Community action and planning

Contexts, drivers and outcomes
Author: Gallent, Nick,Ciaffi, Daniela
Publisher: Policy Press
ISBN: 1447321227
Category: Political Science
Page: 304
View: 495

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With trust in top-down government faltering, community-based groups around the world are displaying an ever-greater appetite to take control of their own lives and neighbourhoods. Government, for its part, is keen to embrace the projects and the planning undertaken at this level, attempting to regularise it and use it as a means of reconnecting to citizens and localising democracy. This unique book analyses the contexts, drivers and outcomes of community action and planning in a selection of case studies in the global north: from emergent neighbourhood planning in England to the community-based housing movement in New York, and from active citizenship in the Dutch new towns to associative action in Marseille. It will be a valuable resource for academic researchers and for postgraduate students on social policy, planning and community development courses.

Encyclopedia of Leisure and Outdoor Recreation


Author: John Jenkins,John Pigram
Publisher: Routledge
ISBN: 1134528396
Category: Reference
Page: 752
View: 2428

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This is a key reference guide for the exploration of leisure and outdoor recreation. It reflects the multidisciplinary nature of these fields and contextualizes the leading research and knowledge on key concepts, theories and practices. Edited by leading authorities in the field, this volume includes a comprehensive index, and up-to-date suggestions for further reading. It is an essential resource for teaching, an invaluable companion to independent study, and a solid starting point for wider subject exploration.

An Introduction to Community Development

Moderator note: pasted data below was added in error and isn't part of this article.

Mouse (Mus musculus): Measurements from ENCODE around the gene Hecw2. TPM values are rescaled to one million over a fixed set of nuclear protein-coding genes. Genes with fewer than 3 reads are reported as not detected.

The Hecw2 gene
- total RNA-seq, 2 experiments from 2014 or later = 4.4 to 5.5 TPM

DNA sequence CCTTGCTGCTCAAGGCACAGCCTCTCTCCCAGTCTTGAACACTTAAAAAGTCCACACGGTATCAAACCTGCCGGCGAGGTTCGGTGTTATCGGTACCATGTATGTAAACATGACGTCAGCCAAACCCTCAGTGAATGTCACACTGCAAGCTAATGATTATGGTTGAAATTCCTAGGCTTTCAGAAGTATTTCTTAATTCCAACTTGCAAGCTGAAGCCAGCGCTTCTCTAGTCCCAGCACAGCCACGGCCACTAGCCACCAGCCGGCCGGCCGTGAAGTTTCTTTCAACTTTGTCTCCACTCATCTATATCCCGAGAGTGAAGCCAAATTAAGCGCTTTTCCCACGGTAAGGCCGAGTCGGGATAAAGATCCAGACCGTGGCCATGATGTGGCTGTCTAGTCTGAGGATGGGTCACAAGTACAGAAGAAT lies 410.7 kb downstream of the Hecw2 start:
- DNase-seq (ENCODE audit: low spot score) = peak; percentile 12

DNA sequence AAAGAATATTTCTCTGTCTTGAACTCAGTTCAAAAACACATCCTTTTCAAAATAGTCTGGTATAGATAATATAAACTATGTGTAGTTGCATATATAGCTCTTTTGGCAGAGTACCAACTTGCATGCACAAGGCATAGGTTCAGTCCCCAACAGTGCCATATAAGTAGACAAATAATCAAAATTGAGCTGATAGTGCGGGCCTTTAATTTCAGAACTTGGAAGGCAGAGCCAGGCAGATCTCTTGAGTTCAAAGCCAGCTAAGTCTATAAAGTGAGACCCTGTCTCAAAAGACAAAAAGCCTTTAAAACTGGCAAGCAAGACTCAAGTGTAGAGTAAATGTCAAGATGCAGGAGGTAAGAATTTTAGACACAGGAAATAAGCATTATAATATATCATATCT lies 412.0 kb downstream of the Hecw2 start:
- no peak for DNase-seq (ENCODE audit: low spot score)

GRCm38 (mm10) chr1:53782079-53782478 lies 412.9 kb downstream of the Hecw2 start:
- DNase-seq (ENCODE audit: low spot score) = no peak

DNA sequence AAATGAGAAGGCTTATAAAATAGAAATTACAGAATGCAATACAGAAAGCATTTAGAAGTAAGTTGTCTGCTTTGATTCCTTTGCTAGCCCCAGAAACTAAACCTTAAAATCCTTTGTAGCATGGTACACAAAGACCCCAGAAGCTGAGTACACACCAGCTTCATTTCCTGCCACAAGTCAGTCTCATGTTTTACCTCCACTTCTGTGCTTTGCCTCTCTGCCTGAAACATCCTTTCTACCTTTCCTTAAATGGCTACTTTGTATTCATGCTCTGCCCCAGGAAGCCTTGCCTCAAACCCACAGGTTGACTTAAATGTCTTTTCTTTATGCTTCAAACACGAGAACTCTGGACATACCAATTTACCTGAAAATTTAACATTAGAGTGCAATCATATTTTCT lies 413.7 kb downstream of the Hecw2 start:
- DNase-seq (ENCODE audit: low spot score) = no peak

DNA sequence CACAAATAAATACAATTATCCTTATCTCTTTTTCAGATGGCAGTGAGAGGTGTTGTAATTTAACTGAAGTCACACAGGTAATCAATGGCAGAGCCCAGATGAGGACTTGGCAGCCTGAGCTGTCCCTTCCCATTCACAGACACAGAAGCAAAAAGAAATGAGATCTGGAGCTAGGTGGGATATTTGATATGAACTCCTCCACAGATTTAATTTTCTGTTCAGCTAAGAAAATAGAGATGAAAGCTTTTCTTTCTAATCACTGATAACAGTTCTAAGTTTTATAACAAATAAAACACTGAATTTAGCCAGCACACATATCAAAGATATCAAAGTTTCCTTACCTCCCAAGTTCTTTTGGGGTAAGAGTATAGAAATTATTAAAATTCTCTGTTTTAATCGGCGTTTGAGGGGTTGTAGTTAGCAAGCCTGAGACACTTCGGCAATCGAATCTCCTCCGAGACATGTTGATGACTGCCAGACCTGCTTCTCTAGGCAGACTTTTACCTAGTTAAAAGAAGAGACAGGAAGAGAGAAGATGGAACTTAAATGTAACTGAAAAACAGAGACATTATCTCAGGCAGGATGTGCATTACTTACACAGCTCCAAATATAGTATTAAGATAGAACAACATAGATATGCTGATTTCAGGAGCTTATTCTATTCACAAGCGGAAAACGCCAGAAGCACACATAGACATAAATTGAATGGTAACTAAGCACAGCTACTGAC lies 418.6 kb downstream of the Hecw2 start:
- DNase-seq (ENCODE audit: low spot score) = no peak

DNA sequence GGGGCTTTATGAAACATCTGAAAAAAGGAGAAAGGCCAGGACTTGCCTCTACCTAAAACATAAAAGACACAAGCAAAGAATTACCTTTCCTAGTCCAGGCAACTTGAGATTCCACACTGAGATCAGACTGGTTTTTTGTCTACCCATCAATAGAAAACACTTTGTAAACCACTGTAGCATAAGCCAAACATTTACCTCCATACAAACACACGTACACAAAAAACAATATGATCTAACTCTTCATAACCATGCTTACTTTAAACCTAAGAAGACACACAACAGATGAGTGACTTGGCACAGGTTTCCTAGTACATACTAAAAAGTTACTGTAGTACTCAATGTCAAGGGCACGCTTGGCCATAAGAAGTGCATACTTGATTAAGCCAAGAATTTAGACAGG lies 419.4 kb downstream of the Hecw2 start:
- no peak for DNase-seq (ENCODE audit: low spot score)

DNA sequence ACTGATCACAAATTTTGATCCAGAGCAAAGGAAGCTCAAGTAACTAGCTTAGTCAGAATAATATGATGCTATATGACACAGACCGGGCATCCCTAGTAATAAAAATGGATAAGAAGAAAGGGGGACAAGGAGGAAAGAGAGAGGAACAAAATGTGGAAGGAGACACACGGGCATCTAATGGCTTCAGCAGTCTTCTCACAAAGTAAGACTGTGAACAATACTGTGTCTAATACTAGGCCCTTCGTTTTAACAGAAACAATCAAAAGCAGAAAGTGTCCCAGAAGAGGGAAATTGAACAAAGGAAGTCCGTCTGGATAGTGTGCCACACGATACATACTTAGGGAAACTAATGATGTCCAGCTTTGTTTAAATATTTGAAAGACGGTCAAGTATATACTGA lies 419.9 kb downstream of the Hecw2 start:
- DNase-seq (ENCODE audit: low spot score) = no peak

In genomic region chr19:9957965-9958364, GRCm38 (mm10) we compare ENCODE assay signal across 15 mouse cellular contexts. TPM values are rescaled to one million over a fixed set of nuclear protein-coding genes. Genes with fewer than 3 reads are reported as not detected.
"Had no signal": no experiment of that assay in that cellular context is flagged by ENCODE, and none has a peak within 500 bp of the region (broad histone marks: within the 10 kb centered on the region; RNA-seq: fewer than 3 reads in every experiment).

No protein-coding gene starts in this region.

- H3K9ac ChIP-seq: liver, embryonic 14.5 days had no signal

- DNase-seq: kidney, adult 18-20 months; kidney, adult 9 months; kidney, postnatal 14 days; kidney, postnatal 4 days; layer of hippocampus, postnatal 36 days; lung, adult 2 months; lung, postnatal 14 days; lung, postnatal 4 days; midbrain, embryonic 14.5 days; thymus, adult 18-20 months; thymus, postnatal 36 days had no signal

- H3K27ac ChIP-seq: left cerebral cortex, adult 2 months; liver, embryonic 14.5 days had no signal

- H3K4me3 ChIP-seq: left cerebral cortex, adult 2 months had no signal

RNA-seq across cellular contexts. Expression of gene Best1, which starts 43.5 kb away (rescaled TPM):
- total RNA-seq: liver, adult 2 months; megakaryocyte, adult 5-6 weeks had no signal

Author: Rhonda Phillips,Robert Pittman
Publisher: Routledge
ISBN: 1134482329
Category: Architecture
Page: 446
View: 385

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Beginning with the foundations of community development, An Introduction to Community Development offers a comprehensive and practical approach to planning for communities. Road-tested in the authors’ own teaching, and through the training they provide for practicing planners, it enables students to begin making connections between academic study and practical know-how from both private and public sector contexts. An Introduction to Community Development shows how planners can utilize local economic interests and integrate finance and marketing considerations into their strategy. Most importantly, the book is strongly focused on outcomes, encouraging students to ask: what is best practice when it comes to planning for communities, and how do we accurately measure the results of planning practice? This newly revised and updated edition includes: increased coverage of sustainability issues, discussion of localism and its relation to community development, quality of life, community well-being and public health considerations, and content on local food systems. Each chapter provides a range of reading materials for the student, supplemented with text boxes, a chapter outline, keywords, and reference lists, and new skills based exercises at the end of each chapter to help students turn their learning into action, making this the most user-friendly text for community development now available.

Community


Author: Gerard Delanty
Publisher: Routledge
ISBN: 1136366288
Category: Social Science
Page: 208
View: 1422

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The increasing individualism of modern Western society has been accompanied by an enduring nostalgia for the idea of community as a source of security and belonging and, in recent years, as an alternative to the state as a basis for politics. Gerard Delanty begins this stimulating introduction to the concept with an analysis of the origins of the idea of community in Western Utopian thought, and as an imagined primitive state equated with traditional societies in classical sociology and anthropology. He goes on to chart the resurgence of the idea within communitarian thought, the complications and critiques of multiculturalism, and its new manifestations within a society where new modes of communication produce both fragmentation and the possibilities of new social bonds. Contemporary community, he argues, is essentially a communication community based on new kinds of belonging. No longer bounded by place, we are able to belong to multiple communities based on religion, nationalism, ethnicity, life-styles and gender.